Strange Bedfellows: The Future of AI and Creativity
The debate between art and science in advertising has been around about as long as the industry itself. When technological advancements change the way people live, behave, and consume, the ad industry has always had to respond in kind. The digital era has brought about the most permanent and fundamental change. For marketers, communication now needs to be authentic, personalized, relevant. But the digital revolution has also brought upon a new reality in how marketers create. When creators have a box of shiny new toys to play with, chatter often rises up from those who fear the human element is being tragically eliminated—and marks the death knell of the industry as we know it.
A peek at the schedule in the early days of Cannes Lions is evidence this conversation is not going anywhere. If anything, the stress is being felt even more acutely—likely due to the rise of artificial intelligence. The internet may have helped marketers speak directly to consumers at the speed of light, but it couldn’t deduce on its own. Is AI a tool for creatives to utilize to do great work, or a threat to their very existence?
This question was on the mind of Natasha Jen and Mario Klingemann, panelists on Monday’s talk at Cannes Lions titled “Accelerating Creativity in the Age of AI.” Jen comes from the “art” side of this age-old debate, but as a sign that things are beginning to meet in the middle, Jen sees the positives AI has brought to creatives. On one hand, machines’ ability to handle some more mundane human tasks more broadly gives creatives more mental capital to spend on inspiration and creation. For Jen, AI’s role in creativity presents philosophical questions, not paradigm-changing or existential ones.
“The ultimate question is still what we are making,” Jen said. “It’s that ‘what’ that makes it special, that’s at the heart of creativity. And that ‘what’ has a lot of layers to it…and we’re really beginning to question what we’re doing here.”
The “what” might be what people eventually see—the end product—but the “how” can be just as important. Part of what draws us to great art is the knowledge that another human or group of human beings got an idea, a kernel of inspiration, and turned it into something beautiful, meaningful, exciting. We wonder: how did they do that? Where did they think of that?
“I have this thing I fear sometimes, that we are not as creative as we think,” Klingemann, an artist who works with data and algorithms said. “We cannot really create something from nothing. We have to have impulses in us that trigger something that then connects in our head.” And Klingemann often finds AI and machines can be the ones that provides the key bit of insight, spurring the creative process ahead. AI’s ability to detect patterns in complex data—an ability that surpasses the human mind and will only continue to improve—can reveal truths that we otherwise would not have known.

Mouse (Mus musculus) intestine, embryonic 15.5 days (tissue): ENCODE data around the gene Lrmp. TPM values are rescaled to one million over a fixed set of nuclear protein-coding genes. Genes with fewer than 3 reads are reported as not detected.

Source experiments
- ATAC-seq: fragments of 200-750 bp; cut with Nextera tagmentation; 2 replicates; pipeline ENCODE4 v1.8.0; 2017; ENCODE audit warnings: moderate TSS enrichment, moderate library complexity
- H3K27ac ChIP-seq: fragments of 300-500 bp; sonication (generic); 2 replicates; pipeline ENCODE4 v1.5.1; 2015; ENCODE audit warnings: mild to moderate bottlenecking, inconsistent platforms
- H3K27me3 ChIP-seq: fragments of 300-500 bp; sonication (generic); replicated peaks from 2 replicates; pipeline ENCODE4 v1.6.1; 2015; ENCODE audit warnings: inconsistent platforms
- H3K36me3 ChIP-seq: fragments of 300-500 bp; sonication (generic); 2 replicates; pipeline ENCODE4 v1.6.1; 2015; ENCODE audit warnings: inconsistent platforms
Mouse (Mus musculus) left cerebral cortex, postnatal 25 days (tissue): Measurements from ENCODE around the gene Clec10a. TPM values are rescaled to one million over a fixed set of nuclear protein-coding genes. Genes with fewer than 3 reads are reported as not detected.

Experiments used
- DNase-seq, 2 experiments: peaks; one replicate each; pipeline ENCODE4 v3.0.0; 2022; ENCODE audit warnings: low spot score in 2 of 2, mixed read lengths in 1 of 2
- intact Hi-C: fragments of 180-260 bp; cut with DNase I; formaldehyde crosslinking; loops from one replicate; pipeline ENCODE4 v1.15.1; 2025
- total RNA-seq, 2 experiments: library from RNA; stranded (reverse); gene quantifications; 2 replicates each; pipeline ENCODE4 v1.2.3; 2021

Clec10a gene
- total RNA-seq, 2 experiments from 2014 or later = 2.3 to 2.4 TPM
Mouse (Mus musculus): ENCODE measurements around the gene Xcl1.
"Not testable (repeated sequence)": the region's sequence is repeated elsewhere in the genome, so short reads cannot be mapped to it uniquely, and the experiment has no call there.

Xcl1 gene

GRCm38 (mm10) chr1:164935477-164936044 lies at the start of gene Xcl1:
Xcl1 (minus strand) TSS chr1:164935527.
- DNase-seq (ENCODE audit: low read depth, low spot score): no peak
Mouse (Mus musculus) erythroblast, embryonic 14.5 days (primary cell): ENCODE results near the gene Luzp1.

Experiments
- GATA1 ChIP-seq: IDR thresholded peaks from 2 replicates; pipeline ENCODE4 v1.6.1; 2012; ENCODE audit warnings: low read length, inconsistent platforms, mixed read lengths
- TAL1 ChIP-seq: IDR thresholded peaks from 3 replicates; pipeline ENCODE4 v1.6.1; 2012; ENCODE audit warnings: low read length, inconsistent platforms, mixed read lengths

“[We can] find things lost in time,” Klingemann said. “Using these pattern recognition methods, we can almost goldmine the past and previous creations, not just to copy them but add something new to them; give them a new twist.”
One potentially new wrinkle to the debate between technology and creativity that machine learning has unearthed is the question of authorship. It is not something to be taken lightly. Though we all say we want to be selfless beings, we understandably want credit for the work we do. Artists and creators are no different. But what happens when a machine played a key hand in the creative process—whether it was the actual creating or the inspiration behind it?
“It gets into a kind of really blurry area now,” Jen said. “Primarily, all the stuff that we see in the world is still generated mostly by human beings, with or without AI assistance. In that sense, we’re still the author of the stuff that we’ve put out.” Jen also wonders what happens in a future where people misuse technology for nefarious reasons, noting that it then becomes about who is responsible rather than who the author is. Klingemann, though looks at AI and machine learning technology as instruments. “If you’re a pianist that plays something by Beethoven, you wouldn’t say the piano is the author,” he said.
As AI’s popularity grows and practical applications of it become more mainstream, chatter about where it can replace humans will heat up. Many people are skeptical that AI will ever be able to match the creative abilities humans possess, but we also shouldn’t underestimate AI’s future. It is people, after all, who program machines and teach them to perform these tasks. It’s why Tham Khai Meng, Ogilvy’s Chief Creative Officer, thinks AI’s popularity will mean more demand for storytellers than ever. Irony, humor, conflict are the devices that connect with people emotionally, and it’s that emotion which drives engagement. And whether the creator uses the device herself or programs a machine to do it, that appeal to human emotion must be considered in order for impact to be felt.